Free China’s Jennifer Zeng is not only jailed and beaten, but compelled by the brutal “One Child” policy to abort her child. When a women is forcibly denied the right to reproduce, jailed for her religion, and tortured by fascist thugs you would think the response of the American and Canadian governments would be something other than eagerness to hand over further assets, capital, technology and jobs to her persecutors. When this tragedy is scaled up to 400 million coerced abortions, millions of political jailings, and the uncountable executions that feed a ghoulish organ-harvesting business, we are left to wonder at the culpability of our leadership. If they are not completely devoid of conscience, just what sort of sleep aids do Messrs. Harper and Obama employ after a day’s kissing up to Hu Jintao or Xi Jinping?

Every North American worker that surrenders their job and their dreams to unscrupulous Chinese trade abuses becomes a victim of the same system that silences, imprisons and tortures Chinese citizens. If our governments continue to enable this historic transfer of wealth and power to the greatest totalitarian regime in history we will surely all become victims of the Chinese Communist Party.

Two decades after Tiananmen Square it has become undeniable that our engagement policy is an emperor with no clothes. There is still time, though not very much, to admit that China is not progressing, our trade deficits are skyrocketing and a frightful Asian war is brewing. Once we face these facts, our choice of action is clear, we must actively support a truly Free China or we will suffer a Death by China. This means confronting and starving the communist beast rather than fawning on it and feeding it with further investment deals.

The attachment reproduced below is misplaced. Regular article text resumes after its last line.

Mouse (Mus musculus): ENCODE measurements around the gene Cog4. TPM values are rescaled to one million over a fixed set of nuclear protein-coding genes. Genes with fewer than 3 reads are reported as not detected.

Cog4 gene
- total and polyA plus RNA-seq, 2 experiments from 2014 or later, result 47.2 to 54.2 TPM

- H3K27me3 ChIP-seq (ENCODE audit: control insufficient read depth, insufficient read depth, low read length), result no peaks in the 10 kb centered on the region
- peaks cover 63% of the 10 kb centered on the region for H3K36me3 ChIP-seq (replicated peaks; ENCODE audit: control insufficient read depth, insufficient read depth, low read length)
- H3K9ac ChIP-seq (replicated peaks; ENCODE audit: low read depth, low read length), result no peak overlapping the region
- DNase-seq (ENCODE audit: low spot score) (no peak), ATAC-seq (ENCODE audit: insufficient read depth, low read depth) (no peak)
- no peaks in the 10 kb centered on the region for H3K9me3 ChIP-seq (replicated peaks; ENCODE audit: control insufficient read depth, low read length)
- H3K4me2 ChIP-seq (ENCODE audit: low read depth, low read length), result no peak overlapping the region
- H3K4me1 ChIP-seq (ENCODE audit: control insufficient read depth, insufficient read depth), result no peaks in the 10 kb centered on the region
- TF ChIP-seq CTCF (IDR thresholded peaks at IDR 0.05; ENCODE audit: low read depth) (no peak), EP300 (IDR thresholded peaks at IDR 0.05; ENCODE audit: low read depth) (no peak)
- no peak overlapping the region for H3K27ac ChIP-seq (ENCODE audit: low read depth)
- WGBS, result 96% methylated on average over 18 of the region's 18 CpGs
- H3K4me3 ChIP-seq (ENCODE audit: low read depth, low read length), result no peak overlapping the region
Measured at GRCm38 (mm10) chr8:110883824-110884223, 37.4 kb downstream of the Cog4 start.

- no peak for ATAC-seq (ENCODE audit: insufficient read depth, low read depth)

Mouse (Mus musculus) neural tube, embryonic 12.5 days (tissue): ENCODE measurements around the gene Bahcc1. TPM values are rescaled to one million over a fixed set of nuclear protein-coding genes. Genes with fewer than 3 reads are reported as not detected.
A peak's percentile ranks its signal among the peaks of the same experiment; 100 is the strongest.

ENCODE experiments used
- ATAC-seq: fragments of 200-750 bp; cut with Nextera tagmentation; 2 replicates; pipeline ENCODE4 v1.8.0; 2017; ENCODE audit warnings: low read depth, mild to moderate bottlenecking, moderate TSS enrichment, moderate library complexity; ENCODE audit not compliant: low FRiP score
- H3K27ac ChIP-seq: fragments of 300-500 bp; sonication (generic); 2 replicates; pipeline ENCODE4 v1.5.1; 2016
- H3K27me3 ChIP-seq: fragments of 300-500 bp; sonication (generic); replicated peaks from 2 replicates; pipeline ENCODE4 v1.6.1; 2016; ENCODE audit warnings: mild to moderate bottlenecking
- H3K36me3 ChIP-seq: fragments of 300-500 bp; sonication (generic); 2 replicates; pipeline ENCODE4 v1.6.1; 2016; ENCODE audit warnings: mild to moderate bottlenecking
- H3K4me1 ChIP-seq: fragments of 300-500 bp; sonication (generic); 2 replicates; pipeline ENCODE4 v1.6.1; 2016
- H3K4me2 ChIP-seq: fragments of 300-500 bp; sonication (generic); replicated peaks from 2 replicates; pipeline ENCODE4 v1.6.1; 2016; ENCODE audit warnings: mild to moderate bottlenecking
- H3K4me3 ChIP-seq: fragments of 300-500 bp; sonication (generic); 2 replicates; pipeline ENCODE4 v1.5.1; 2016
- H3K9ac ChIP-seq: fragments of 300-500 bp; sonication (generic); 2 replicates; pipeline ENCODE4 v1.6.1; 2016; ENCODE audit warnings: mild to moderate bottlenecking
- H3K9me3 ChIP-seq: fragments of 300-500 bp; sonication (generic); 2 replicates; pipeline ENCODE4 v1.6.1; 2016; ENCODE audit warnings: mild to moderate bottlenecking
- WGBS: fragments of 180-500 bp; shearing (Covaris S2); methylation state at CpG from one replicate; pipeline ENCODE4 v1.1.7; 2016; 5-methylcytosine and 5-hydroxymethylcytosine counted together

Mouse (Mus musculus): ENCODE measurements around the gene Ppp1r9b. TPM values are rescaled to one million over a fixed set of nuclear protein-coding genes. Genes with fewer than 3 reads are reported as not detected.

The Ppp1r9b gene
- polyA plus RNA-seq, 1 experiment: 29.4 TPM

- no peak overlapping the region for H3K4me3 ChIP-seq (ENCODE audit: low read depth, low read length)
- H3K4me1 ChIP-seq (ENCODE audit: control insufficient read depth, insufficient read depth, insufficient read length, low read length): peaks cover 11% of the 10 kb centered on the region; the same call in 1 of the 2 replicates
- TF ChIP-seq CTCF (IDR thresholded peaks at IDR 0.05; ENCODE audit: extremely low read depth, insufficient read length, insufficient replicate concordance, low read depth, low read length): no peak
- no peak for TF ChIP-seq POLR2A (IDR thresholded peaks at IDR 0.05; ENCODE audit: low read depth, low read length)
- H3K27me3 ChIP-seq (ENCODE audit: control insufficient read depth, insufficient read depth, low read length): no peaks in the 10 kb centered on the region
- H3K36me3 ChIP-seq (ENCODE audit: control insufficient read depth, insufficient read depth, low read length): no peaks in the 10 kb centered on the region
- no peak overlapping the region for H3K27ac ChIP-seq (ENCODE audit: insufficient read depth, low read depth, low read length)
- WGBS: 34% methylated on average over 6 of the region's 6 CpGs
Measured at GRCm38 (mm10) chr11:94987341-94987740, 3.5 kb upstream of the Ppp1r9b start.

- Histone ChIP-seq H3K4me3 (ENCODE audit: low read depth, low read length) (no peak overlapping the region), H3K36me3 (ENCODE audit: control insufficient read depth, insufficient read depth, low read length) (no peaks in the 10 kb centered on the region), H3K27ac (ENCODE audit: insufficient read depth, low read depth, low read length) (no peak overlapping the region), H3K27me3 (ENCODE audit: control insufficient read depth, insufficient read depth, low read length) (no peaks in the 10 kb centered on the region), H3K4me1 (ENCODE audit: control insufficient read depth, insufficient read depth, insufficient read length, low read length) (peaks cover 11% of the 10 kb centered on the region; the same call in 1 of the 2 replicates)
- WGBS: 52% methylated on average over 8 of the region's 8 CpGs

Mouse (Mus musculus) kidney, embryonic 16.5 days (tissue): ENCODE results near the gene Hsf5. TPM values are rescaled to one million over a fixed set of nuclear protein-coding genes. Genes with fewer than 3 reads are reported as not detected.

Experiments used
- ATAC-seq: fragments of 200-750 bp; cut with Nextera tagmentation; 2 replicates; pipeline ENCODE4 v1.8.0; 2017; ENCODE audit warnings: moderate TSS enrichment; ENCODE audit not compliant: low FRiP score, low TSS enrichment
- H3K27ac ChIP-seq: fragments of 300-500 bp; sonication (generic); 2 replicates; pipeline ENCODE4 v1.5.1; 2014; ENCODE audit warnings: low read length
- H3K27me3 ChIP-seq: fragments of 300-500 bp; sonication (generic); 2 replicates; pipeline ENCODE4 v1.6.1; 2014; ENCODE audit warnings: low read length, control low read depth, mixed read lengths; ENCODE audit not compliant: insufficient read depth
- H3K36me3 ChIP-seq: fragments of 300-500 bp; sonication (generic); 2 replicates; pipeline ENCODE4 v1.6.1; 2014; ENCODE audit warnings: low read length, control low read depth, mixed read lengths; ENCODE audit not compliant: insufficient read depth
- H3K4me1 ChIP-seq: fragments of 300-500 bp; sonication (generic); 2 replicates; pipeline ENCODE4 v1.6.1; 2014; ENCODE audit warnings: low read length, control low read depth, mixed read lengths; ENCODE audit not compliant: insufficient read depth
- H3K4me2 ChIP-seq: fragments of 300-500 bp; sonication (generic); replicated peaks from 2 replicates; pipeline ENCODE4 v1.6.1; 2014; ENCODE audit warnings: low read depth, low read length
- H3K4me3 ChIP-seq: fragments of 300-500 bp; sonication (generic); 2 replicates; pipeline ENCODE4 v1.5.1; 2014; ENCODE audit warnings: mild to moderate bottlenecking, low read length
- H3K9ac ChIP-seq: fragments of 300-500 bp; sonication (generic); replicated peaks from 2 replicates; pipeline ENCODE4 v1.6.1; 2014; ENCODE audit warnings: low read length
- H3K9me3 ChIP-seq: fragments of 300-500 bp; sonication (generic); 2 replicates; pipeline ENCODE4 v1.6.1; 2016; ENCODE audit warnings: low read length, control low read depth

Greg Autry is the co-author of Death by China, a producer of the film version. He blogs at 

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David Kilgour – Reluctantly for Romney

Greg Autry - Jennifer Zeng - David Kilgour

Greg Autry, Jennifer Zheng (former Chinese labor camp and torture victim, author of Witnessing History and star of Free China), and Hon. David Kilgour at Parliament on Friday 11/2/2012 before the Death by China showing.

 Today’s guest post is by the Honorable David Kilgour, former Canadian Member of Parliament, former Secretary of State for Asia, and a Nobel Peace Prize Nominee. David and I had the opportunity to discuss many things in Ottawa this weekend and we spent a lot of time on the American election. As a thoughtful moderate and a fan of Mr. Obama concerned about human rights in China and jobs in North America, he was torn. His thoughtful insights are reflected here.

RELUCTANTLY FOR ROMNEY – by the Hon. David Kilgour